It was a holiday-style parade with a particuarly religious bent. Plenty of
spectacle - but also plenty of Bibles.
Thousands from around the country participated in the National Church Bus
Ministry Parade Saturday in downtown Chicago, which was organized to buck
recent media criticism of the First Baptist Church of Hammond and its bus
Buses and floats from Baptist churches in 36 different states wore slogans
including "The Churches of New Jersey Love the Bus Ministry," "Keep the Bibles
Rolling for Jesus" and "We are 100 percent for the bus ministry at First
Baptist Church of Hammond."
Church officials estimated that about 10,000 participated in the parade, far
more than the several hundred that stopped on city sidewalks to watch.
Thousands of children, many of them "bus kids," walked in the parade singing
"Jesus Loves Me" and tossing onlookers carmel candy and pink bubble gum.
Several church workers carried Bibles and marched in silent solidarity.
"The purpose of the parade is to emphasize the importance of bringing people
to church by bus and to show America that (the bus ministry) is wholesome and
healthy," said the Rev. Jack Hyles, pastor at the First Baptist Church of
Hammond. "We want to let people know that we intend to continue (the bus
ministry) and that any attacks against it are false."
In May, allegations surfaced that people with links to First Baptist and
Hyles have abused or sexually assaulted children in seven churches around the
country. Earlier this month, A.V. Ballenger, a First Baptist of Hammond deacon,
was sentenced to five years in prison for molesting a 7-year-old girl in Sunday
school during the summer of 1991.
The parade atmosphere was festive and supportive as 150 multicolored church
buses and 75 floats traveled south on Dearborn Street between Wacker Drive and
Van Buren Street.
More than 300 different churches from South Carolina to Minnesota
participated in the parade, said Ray Young, an assistant pastor at First
Baptist of Hammond and executive vice president of the Hyles-Anderson College
"We're showing our support for church ministries that reach poor, inner-city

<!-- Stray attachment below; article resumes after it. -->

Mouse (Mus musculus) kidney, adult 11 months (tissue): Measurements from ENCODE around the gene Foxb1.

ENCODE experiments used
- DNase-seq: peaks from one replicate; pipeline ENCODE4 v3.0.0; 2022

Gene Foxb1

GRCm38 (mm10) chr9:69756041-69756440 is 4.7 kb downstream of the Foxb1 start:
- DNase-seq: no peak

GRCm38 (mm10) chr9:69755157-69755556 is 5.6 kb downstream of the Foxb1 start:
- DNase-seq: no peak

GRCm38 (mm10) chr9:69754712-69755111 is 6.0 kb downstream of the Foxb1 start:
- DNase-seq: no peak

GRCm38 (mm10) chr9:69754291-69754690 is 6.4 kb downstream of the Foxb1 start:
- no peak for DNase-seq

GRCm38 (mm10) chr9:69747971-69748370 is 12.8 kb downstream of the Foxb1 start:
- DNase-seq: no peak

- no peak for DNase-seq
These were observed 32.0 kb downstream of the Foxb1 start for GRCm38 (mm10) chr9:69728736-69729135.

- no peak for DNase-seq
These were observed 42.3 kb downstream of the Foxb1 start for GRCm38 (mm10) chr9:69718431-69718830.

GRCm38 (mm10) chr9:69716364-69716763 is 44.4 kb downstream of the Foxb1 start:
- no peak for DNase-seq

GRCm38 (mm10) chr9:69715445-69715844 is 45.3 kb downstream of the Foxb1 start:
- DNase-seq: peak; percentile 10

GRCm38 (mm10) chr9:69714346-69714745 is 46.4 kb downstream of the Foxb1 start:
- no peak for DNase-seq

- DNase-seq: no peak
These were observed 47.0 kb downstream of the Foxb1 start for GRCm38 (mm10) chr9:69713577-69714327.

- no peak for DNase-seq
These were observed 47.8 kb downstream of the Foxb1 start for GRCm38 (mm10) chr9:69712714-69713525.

children and their families," he said, adding that 6,000 Baptist churches
across America have bus ministries.
The First Baptist bus ministry, which has been in operation for 32 years,
transports between 7,000 and 10,000 riders to Sunday school in Hammond each
week. Many of the riders are poor, minority children from low-income areas in
"We are showing that we aren't the only church in America that (has a bus
ministry) and that regardless of the criticism, we're going to continue doing
it," Young said.
Pastor James Wigton of the Peoples Baptist Church in Bay City, Mich., said
bus ministries around the nation have often received unfair press coverage.
"We're trying to get more of a positive spotlight on church busing," he
said. "We donate thousands and thousands of dollars and manpower every week to
reach primarily the poor, ghetto-bound, inner-city children. We teach them the
gospel and Christian principles, but we also help clothe and feed them."
Diane Robinson of Gary, a member of First Baptist Church of Hammond, said
her husband rode the Hammond buses as a child. The couple's three children were
in Saturday's parade.
"The bus ministry gives them a chance at a life they wouldn't normally
have," she said. "They learn responsibility, character and loyalty."
Marsha Morris of Hammond, a member of First Baptist since 1978, said the
parade was an "opportunity to show Chicago what we have to offer them."
"We love the bus kids," she said. "This is to prove what we really
are, that we're united and we really believe in the bus ministry - we're proud
of our product."
However, some of the biggest proponents of bus ministries were the riders
"I think it was good that they brought us here for the parade," said
15-year-old Rico Hazzard of Elgin, who rode a bus in the parade. "They pick us
up every Sunday, we get to play games on the bus and they really care about us.
They keep you off the streets."
Robby Smith, 16, also of Elgin, agreed.
"I like the way they come pick us up for church," he said. "They saved me
and I got to go into the church and get baptized. It made me feel good. If they
didn't come and get me on Sundays, I'd probably be hanging out with gangs and